Monday, December 11, 2017

Pfizer to Downsize Operations in Barceloneta Beyond 2017

By on June 7, 2017

The Pfizer logo is displayed at world headquarters in New York. (Mark Lennihan, File/AP)

Pfizer, which in 2013 had announced plans to close its Barceloneta plant by the end of this year, due to excess capacity in its global manufacturing network, will stay beyond 2017 in that town but only to manufacture a small amount of certain solid-dosage products.

The information was provided by Sharon Castillo, director of media relations for the pharmaceutical giant in New York.

Some of the production of solid oral-dosage tablet products, such as Glucotrol XL, Procardia XL and Cardura XL, will remain in Barceloneta past 2017, the company said. It is not clear how this would impact operations or if there will be any layoffs.

Castillo dismissed information received by Caribbean Business to the effect that the company would be shutting down all its plants in Puerto Rico. The company, which employs 2,700 people, also has manufacturing facilities in Vega Baja and Guayama.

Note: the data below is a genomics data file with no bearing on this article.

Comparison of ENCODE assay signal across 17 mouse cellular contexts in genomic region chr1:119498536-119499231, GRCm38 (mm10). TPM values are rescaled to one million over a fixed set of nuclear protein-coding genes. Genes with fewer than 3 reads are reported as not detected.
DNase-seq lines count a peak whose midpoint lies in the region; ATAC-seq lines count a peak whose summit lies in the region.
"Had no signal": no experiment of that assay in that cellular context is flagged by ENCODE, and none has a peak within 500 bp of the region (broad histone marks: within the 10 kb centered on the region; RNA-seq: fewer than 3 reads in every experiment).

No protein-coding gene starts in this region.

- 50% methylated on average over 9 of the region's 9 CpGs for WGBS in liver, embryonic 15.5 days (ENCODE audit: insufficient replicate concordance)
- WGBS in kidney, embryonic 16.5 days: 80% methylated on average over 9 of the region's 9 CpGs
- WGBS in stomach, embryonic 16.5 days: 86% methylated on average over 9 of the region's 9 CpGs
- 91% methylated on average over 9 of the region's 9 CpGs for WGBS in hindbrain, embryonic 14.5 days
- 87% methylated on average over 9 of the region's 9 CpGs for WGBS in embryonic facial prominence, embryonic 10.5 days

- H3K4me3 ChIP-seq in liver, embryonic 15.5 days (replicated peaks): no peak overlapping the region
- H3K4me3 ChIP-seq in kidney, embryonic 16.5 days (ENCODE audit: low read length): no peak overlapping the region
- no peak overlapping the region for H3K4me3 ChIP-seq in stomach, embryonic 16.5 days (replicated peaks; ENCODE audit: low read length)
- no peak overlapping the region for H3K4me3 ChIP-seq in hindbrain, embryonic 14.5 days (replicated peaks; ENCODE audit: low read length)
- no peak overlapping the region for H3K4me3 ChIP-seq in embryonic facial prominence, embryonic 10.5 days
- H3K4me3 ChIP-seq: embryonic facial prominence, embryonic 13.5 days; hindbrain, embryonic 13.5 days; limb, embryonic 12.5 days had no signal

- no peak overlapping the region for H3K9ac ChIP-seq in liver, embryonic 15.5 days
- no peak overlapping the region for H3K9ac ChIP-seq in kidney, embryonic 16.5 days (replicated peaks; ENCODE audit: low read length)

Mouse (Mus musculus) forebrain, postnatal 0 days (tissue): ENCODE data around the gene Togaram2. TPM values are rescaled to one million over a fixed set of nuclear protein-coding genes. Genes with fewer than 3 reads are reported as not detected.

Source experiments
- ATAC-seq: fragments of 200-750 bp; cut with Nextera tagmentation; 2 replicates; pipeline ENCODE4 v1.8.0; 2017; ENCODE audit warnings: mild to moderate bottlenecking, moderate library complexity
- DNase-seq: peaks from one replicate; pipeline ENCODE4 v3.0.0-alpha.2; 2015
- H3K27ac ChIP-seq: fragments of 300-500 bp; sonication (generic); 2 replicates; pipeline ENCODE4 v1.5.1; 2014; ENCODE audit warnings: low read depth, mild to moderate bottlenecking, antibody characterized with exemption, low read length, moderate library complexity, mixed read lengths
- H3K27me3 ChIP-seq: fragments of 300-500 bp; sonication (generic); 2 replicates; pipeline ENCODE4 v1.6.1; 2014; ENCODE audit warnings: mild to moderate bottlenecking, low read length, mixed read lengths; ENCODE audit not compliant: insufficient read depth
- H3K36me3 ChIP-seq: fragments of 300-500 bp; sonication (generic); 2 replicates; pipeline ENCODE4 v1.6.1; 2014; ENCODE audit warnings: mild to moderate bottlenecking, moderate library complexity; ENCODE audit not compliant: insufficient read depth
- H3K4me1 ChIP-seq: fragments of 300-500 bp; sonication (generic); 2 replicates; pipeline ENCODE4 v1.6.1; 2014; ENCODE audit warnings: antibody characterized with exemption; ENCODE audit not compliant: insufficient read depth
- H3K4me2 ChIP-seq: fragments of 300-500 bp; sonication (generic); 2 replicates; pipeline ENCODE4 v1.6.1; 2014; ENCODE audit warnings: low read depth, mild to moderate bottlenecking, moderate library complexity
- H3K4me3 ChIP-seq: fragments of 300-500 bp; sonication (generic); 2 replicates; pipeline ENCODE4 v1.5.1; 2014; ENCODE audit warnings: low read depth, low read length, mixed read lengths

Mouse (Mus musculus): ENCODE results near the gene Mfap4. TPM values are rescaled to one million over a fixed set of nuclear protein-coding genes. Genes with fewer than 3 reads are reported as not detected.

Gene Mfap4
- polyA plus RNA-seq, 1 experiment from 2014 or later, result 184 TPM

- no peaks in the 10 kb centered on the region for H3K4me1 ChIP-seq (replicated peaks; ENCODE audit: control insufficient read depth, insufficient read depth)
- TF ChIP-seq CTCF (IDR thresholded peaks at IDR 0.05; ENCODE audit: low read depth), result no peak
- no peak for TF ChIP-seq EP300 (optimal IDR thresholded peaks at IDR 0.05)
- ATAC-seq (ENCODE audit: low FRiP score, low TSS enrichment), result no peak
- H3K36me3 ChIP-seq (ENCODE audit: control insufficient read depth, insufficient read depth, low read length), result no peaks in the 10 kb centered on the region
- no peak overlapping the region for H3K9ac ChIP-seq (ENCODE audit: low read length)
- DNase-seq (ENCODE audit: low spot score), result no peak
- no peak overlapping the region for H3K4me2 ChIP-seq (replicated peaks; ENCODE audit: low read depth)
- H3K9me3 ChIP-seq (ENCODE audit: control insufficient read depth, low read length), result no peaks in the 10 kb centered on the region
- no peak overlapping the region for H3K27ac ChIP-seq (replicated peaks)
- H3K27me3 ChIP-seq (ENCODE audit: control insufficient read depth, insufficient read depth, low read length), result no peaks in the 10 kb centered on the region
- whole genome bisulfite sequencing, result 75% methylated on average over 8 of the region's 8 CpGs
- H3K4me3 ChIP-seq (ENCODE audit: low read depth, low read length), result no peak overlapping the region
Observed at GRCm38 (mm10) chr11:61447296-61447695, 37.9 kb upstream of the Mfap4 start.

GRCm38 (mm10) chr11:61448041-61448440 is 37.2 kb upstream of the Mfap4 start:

“Pfizer is committed to continue being part of Puerto Rico’s business community,” she said.

Pfizer’s plant in Barceloneta has had a stable history in Puerto Rico with very few problems. The U.S. Environmental Protection Agency (EPA) last year fined the drugmaker $190,000 for failing to disclose information about hazardous chemicals that were used at the plant, which makes various pharmaceutical ingredients and finished medicines.

The penalty originated with an inspection that was conducted in early 2014 by the EPA, which found Pfizer stored ammonia and methylamine that exceeded permitted amounts. This triggered a requirement to file a plan, which Pfizer failed to do, and led to the fine, according to media reports.

The EPA in 2012 had fined Pfizer $216,000, which was later paid as part of a settlement reached in 2014 in which the company paid $318,000. The fine involved violations to the U.S. Clean Air Act.

Felipe Palacios, president of the Pharmaceutical Industry Association, which has 14 multinational drugmakers as members, said the pharmaceutical industry is stable in Puerto Rico but that it nonetheless remains “vigilant” about the economic uncertainties created by the island’s macroeconomic conditions.

According to the industry, the biopharmaceutical sector comprises 30% of Puerto Rico’s gross domestic product, provides 78,000 direct and indirect jobs, pays more than $3 billion in taxes a year, pays out $1.1 billion in annual salaries, comprises 33% of the Puerto Rico general fund and has $10 billion in local assets.

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